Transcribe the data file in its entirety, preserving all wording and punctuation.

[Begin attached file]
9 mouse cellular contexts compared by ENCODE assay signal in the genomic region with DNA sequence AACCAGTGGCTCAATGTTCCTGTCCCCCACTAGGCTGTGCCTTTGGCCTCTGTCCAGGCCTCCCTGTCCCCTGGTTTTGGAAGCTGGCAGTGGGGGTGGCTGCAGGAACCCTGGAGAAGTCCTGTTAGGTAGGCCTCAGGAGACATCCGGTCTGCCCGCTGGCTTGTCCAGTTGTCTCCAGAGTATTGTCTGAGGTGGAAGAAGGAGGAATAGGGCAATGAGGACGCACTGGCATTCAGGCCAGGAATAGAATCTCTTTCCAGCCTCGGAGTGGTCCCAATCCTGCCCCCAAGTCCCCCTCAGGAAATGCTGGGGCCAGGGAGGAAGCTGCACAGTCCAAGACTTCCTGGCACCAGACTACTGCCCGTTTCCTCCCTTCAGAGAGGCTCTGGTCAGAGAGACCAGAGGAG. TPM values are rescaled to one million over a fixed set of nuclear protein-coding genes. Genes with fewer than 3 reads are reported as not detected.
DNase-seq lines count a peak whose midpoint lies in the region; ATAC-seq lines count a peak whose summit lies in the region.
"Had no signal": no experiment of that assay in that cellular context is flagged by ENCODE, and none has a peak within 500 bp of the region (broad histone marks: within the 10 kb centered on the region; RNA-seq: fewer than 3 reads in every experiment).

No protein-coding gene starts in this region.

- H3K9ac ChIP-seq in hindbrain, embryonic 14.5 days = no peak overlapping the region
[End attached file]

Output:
9 mouse cellular contexts compared by ENCODE assay signal in the genomic region with DNA sequence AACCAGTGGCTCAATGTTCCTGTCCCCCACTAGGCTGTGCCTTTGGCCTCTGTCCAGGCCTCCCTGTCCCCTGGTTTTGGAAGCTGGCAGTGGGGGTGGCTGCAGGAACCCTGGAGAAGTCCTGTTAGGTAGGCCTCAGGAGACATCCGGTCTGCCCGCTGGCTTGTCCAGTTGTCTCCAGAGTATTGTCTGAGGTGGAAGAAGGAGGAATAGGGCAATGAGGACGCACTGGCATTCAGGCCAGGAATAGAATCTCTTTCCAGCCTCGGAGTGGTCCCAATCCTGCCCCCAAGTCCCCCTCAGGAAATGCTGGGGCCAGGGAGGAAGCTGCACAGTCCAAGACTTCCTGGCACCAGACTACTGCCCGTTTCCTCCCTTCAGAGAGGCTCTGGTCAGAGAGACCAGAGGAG. TPM values are rescaled to one million over a fixed set of nuclear protein-coding genes. Genes with fewer than 3 reads are reported as not detected.
DNase-seq lines count a peak whose midpoint lies in the region; ATAC-seq lines count a peak whose summit lies in the region.
"Had no signal": no experiment of that assay in that cellular context is flagged by ENCODE, and none has a peak within 500 bp of the region (broad histone marks: within the 10 kb centered on the region; RNA-seq: fewer than 3 reads in every experiment).

No protein-coding gene starts in this region.

- H3K9ac ChIP-seq in hindbrain, embryonic 14.5 days = no peak overlapping the region